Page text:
3. Aaron June 22, 2013 at 12:39 #

    Not to mention when most handguns are used in a defensive manner it is indoors. The concussion from a compensated glock is deafening indoors accompanied by a very large flash which makes it not a effective defensive handgun.

  4. Ken June 22, 2013 at 16:10 #

    How different is a compensated semi auto’s blast, as shown, than a revolver’s cylinder gap blast? Can it really be that much of a big deal in a defensive situation, since revolvers have been used in defensive situations for over a century?

    (I’m really asking, no “tone” in text.:))

    • Matt June 22, 2013 at 16:24 #

      Good question! First, the old Glock ads were greatly exaggerated so muzzle and port flash is not usually that bad, especially with good SD ammo which is specifically made to be less flashy. Second, revolvers (at least quality revolvers) have extremely narrow flash gaps – much narrower than any port – so it is typically a non-issue. That said, enough hot gas escapes that it will actually cut or groove the top strap of the revolver over time so keep your fingers away from the flash gap!

  5. Adam June 22, 2013 at 18:58 #

    Someone please correct me if I’m mistaken, but I was also under the impression that a compensator, especially on a short barrel, such as a handgun, can also significantly reduce muzzle velocity which would be undesirable for most defensive applications.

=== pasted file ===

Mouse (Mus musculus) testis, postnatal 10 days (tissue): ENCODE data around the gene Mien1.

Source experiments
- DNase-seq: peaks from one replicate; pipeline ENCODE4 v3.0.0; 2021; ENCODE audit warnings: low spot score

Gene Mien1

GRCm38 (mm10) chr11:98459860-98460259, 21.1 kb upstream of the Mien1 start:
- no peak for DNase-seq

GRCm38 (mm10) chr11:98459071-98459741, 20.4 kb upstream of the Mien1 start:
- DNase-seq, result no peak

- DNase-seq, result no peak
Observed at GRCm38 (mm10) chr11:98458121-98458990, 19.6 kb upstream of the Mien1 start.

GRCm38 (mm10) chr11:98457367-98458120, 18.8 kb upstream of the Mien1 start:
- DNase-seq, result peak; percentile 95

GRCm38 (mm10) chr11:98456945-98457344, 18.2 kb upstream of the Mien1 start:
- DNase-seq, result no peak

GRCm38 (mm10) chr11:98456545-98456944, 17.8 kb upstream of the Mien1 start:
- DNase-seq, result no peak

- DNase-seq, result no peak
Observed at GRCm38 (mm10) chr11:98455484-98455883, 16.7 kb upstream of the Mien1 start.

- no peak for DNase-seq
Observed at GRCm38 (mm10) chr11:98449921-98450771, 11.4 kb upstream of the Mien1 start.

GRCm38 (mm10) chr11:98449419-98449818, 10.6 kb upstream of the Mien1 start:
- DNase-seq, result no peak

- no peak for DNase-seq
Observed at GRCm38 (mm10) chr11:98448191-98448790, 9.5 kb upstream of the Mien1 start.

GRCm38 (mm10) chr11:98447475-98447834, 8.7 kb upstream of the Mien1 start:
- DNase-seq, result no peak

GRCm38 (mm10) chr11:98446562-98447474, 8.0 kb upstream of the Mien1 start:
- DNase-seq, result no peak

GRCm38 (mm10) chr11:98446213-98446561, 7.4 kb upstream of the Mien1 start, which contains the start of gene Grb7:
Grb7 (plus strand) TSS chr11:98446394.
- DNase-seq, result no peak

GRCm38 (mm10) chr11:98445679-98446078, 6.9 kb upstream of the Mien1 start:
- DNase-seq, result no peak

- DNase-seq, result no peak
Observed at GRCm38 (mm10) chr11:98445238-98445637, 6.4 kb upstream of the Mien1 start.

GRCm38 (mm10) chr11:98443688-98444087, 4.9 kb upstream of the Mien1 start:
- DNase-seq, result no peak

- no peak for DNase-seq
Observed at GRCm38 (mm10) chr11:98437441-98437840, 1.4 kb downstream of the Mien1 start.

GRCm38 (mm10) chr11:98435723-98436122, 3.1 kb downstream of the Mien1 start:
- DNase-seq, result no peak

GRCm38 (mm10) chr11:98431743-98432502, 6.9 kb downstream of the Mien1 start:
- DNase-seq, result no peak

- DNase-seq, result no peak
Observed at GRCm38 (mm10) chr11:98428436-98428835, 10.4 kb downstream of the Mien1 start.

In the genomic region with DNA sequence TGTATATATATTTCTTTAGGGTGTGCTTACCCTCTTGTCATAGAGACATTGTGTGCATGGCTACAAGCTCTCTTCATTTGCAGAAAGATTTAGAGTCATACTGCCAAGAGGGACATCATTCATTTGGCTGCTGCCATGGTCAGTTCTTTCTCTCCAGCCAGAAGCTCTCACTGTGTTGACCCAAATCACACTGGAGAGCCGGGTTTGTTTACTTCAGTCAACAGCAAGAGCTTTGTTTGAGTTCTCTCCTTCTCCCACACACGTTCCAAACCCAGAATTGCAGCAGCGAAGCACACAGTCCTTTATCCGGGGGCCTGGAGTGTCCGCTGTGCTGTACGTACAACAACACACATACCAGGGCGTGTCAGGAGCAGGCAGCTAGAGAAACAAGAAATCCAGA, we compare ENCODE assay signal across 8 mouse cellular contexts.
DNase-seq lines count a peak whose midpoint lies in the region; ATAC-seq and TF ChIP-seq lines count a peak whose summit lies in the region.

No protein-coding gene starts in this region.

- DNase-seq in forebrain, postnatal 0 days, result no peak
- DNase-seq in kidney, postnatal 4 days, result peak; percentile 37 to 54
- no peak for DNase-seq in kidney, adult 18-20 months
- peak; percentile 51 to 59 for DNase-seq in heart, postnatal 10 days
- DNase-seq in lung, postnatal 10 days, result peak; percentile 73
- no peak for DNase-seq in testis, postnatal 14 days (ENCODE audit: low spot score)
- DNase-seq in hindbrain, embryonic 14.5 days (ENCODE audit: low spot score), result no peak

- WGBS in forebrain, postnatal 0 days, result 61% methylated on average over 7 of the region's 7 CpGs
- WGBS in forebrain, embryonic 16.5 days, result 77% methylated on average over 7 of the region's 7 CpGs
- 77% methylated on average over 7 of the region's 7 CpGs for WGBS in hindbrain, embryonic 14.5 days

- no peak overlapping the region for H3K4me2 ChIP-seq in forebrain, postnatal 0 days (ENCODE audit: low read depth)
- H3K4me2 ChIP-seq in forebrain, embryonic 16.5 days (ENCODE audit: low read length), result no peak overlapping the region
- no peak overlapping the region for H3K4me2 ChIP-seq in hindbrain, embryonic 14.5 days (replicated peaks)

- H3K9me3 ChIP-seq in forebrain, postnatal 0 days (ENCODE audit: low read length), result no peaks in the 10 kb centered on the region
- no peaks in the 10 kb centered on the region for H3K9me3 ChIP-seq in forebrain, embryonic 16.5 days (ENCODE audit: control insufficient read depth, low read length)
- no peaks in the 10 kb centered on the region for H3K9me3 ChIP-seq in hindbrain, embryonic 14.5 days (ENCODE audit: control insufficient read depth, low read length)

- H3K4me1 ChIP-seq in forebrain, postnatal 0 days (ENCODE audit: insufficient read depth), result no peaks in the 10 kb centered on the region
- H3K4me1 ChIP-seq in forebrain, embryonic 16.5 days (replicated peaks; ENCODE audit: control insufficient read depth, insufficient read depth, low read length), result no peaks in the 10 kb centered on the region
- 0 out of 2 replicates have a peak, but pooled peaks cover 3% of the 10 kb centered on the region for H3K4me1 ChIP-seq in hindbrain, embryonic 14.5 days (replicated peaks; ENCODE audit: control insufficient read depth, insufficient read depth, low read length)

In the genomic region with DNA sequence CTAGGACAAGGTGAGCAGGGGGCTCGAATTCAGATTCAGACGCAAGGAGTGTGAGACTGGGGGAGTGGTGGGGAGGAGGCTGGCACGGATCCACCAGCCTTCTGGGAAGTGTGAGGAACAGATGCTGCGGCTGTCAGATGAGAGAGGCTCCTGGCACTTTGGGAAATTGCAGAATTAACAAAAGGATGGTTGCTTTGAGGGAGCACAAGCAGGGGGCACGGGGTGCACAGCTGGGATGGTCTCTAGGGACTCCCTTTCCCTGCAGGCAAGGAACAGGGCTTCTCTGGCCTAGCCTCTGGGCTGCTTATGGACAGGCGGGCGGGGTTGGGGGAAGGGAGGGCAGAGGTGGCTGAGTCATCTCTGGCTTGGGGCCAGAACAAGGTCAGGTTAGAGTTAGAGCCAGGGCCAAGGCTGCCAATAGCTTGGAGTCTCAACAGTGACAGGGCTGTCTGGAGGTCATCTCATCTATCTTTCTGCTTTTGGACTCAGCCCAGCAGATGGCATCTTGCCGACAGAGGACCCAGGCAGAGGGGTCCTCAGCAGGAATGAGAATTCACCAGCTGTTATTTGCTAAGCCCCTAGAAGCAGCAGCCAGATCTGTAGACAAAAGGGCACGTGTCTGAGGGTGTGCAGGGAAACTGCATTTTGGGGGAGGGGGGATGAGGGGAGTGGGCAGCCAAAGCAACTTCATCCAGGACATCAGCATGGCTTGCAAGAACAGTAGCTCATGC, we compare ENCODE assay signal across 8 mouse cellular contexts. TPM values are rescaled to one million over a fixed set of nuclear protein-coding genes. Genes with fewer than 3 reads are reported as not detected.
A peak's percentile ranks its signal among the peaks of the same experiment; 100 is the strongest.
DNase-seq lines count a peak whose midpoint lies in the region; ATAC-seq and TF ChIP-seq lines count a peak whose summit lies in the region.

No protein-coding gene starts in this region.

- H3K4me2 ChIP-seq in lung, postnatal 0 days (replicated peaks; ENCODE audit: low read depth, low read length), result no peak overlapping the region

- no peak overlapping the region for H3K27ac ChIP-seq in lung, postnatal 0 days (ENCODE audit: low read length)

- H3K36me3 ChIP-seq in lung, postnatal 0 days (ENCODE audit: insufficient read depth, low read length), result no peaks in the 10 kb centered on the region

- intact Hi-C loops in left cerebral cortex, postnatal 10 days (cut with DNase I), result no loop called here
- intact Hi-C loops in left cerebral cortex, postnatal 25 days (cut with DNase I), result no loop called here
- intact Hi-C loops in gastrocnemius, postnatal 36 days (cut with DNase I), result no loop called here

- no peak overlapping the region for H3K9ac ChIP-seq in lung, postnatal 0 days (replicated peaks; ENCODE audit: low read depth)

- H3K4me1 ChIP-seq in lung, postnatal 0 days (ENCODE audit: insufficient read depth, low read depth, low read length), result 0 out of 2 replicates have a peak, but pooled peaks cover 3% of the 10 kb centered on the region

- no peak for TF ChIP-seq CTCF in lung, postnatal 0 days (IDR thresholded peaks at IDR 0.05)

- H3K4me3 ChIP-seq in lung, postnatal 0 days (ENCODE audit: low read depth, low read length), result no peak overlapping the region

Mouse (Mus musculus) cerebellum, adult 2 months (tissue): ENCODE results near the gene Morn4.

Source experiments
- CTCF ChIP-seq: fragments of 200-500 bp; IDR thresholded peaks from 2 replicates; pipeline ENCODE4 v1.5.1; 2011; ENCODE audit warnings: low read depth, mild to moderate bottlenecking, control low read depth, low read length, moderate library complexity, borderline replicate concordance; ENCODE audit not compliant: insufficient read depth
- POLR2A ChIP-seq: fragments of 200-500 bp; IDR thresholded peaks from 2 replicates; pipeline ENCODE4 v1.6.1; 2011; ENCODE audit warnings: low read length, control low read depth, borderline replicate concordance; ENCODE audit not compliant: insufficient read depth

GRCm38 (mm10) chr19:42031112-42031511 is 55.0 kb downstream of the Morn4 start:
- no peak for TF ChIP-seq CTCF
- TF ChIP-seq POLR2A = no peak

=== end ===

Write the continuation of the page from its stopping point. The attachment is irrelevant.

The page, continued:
6. Ju Con June 22, 2013 at 23:27 #

    Compensated carry weapons disencourage shooting from retention, and other asymmetrics; in short, they add additional complexity to the safe and effective employment of the weapon system, with only simple benefit.

  7. Nick June 23, 2013 at 23:47 #

    Not to mention that porting of pistols are only really effective with higher pressure rounds. Like the .38 Super, where the comps really help, for anything else they are hardly effective.

  8. Ryan June 24, 2013 at 22:13 #

    We are issued Glock 22C’s as a duty weapon. I was told they were chosen after a comparison between the regular Glock 22 and the C models where both were shot by several Officers. The scores on the quals were higher (better) for the C models. They were also selected because it was less felt recoil by non experienced shooters and females. I was not employed at the PD at the time these pistols were selected so I don’t know the extent of the “testing”.

  9. KR July 8, 2013 at 17:20 #

    Comps reduce recoil – if for no other reason then you are hanging weight off the end of the barrel, even if the pressure is low and comp isn’t that effective. Reduced recoil usually helps with faster shot recovery and less flinching. The solution for the cops with the 22C’s is to shoot 17’s in 9mm+P instead, since real data (not gunwriter fiction) shows that 9 and 40 produce near-identical results.

    Pistols in general are quieter than shotguns or rifles, all guns are way over the threshold of pain for human hearing, so noise isn’t an issue pro or con – but burns and fragments coming out the comp are. In all other areas, comp guns provide an advantage which is why competitors use them.

    The reason I quit carrying my compensated carry gun was the risk of self-inflicted injury when shooting from retention or any kind of very close quarters situation.